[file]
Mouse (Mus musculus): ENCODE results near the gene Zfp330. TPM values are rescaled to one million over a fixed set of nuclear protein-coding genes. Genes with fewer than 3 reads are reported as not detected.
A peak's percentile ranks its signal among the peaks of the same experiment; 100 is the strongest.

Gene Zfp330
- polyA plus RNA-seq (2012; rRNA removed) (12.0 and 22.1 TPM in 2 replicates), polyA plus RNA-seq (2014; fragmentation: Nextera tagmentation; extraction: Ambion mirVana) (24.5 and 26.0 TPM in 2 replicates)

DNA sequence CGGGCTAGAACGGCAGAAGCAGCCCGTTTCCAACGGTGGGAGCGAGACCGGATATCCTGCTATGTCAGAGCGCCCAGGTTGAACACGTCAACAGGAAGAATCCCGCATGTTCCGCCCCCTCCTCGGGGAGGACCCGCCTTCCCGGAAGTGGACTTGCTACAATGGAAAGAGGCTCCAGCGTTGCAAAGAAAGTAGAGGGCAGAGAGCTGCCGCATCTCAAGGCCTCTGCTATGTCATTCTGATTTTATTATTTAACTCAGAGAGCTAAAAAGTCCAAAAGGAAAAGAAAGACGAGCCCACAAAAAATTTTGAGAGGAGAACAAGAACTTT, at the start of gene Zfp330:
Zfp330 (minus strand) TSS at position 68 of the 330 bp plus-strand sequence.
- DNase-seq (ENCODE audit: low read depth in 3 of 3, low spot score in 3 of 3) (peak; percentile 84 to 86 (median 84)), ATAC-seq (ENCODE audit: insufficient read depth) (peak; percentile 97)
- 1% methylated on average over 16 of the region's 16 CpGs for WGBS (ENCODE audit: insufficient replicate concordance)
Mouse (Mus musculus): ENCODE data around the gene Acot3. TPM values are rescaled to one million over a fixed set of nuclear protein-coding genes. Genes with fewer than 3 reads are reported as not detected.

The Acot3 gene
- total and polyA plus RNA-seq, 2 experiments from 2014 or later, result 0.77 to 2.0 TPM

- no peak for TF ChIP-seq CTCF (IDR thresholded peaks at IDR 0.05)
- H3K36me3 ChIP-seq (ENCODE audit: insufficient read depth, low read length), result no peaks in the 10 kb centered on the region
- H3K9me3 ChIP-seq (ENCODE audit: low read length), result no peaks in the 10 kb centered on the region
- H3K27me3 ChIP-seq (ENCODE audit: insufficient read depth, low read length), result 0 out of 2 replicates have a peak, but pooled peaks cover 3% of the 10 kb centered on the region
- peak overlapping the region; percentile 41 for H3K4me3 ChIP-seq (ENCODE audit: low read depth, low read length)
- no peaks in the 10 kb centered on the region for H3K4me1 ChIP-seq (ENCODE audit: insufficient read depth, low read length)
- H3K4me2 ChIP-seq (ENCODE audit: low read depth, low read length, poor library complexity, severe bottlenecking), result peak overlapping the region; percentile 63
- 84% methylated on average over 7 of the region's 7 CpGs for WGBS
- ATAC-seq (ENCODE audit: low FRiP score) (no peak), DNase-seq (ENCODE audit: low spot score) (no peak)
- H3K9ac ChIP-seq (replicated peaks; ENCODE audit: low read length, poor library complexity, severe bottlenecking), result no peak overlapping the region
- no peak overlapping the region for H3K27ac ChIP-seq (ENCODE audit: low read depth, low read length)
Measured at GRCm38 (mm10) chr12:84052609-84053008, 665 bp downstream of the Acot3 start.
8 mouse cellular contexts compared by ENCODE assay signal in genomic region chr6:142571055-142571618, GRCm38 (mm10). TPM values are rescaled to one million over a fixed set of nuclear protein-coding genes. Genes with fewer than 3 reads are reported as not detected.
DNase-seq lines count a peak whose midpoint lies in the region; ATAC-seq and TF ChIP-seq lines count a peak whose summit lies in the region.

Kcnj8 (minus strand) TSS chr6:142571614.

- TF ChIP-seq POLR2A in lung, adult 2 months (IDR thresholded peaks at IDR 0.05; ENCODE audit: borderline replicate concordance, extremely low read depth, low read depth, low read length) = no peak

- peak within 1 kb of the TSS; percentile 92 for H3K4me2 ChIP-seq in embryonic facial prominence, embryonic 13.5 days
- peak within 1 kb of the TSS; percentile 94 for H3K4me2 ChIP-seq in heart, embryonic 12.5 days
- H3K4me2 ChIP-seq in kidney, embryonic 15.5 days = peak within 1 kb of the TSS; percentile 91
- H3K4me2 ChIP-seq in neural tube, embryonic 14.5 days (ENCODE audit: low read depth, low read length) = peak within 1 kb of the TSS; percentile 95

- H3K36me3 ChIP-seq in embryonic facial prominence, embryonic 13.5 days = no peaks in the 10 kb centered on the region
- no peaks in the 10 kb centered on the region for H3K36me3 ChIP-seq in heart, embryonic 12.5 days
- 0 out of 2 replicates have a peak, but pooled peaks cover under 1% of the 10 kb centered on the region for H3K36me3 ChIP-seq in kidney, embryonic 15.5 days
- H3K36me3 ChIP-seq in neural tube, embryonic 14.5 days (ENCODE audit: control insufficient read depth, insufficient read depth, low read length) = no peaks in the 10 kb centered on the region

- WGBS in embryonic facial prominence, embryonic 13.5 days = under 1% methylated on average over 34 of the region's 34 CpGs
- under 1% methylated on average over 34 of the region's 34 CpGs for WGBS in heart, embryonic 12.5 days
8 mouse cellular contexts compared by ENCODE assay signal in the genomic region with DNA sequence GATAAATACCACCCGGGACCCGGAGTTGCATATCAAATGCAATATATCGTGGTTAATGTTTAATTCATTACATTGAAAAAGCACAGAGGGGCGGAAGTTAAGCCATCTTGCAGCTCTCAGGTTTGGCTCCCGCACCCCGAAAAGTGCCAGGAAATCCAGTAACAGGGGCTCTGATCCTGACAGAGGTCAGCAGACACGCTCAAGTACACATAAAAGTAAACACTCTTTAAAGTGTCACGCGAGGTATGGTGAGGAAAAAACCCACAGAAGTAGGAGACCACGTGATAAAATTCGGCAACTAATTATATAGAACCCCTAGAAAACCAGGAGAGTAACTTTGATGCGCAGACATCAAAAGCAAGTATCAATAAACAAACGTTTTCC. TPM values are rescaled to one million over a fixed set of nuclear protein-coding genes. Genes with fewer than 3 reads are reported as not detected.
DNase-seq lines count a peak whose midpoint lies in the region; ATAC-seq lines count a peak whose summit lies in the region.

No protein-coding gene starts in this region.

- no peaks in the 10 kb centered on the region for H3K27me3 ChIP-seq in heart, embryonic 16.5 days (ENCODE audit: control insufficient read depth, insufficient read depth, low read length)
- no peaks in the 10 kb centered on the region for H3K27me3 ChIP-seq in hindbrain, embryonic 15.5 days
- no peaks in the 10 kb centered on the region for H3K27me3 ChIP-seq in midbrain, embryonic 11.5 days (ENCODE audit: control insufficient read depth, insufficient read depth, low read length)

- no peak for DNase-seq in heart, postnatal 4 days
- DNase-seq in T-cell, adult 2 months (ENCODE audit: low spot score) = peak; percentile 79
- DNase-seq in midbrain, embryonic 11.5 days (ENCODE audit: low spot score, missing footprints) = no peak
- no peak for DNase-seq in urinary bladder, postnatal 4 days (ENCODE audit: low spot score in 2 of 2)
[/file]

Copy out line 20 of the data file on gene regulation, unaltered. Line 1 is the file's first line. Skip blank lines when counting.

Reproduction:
- ATAC-seq (ENCODE audit: low FRiP score) (no peak), DNase-seq (ENCODE audit: low spot score) (no peak)